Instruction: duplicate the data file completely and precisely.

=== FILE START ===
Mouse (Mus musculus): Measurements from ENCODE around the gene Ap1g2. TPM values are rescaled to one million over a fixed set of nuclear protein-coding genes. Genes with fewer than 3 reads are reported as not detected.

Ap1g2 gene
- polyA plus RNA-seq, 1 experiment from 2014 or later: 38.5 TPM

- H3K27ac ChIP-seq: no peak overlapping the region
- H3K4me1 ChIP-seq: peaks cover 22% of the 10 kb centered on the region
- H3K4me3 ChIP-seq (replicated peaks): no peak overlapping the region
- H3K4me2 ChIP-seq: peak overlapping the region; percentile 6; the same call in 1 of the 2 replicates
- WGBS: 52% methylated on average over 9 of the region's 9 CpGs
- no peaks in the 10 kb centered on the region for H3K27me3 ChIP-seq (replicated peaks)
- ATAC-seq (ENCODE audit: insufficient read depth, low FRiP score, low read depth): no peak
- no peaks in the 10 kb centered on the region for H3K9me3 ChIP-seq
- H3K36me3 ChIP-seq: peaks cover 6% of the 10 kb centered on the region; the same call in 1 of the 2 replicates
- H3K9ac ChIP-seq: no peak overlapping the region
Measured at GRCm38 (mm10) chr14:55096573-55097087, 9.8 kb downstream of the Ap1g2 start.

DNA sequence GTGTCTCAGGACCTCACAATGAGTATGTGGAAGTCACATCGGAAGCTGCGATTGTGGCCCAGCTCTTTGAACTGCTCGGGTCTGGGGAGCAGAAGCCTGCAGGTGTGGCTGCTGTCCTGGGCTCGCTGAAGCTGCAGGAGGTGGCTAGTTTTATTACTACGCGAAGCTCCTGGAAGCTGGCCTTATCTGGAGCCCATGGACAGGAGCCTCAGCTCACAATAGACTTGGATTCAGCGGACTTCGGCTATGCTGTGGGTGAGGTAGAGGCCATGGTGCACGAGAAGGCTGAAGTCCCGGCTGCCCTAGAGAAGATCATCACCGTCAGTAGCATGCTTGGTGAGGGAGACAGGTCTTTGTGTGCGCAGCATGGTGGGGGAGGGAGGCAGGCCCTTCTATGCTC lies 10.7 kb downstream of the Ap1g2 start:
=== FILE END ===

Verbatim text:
Mouse (Mus musculus): Measurements from ENCODE around the gene Ap1g2. TPM values are rescaled to one million over a fixed set of nuclear protein-coding genes. Genes with fewer than 3 reads are reported as not detected.

Ap1g2 gene
- polyA plus RNA-seq, 1 experiment from 2014 or later: 38.5 TPM

- H3K27ac ChIP-seq: no peak overlapping the region
- H3K4me1 ChIP-seq: peaks cover 22% of the 10 kb centered on the region
- H3K4me3 ChIP-seq (replicated peaks): no peak overlapping the region
- H3K4me2 ChIP-seq: peak overlapping the region; percentile 6; the same call in 1 of the 2 replicates
- WGBS: 52% methylated on average over 9 of the region's 9 CpGs
- no peaks in the 10 kb centered on the region for H3K27me3 ChIP-seq (replicated peaks)
- ATAC-seq (ENCODE audit: insufficient read depth, low FRiP score, low read depth): no peak
- no peaks in the 10 kb centered on the region for H3K9me3 ChIP-seq
- H3K36me3 ChIP-seq: peaks cover 6% of the 10 kb centered on the region; the same call in 1 of the 2 replicates
- H3K9ac ChIP-seq: no peak overlapping the region
Measured at GRCm38 (mm10) chr14:55096573-55097087, 9.8 kb downstream of the Ap1g2 start.

DNA sequence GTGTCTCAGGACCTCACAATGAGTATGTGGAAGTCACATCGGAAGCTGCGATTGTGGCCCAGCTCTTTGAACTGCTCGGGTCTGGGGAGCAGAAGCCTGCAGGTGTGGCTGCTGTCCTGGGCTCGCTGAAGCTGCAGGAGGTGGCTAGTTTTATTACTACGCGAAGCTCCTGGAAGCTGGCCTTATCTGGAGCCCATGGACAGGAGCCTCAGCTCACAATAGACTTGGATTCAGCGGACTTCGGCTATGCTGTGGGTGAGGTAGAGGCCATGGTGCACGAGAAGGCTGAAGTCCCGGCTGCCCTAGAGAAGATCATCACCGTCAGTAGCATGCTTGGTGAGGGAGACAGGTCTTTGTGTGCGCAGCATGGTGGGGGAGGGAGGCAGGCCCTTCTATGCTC lies 10.7 kb downstream of the Ap1g2 start: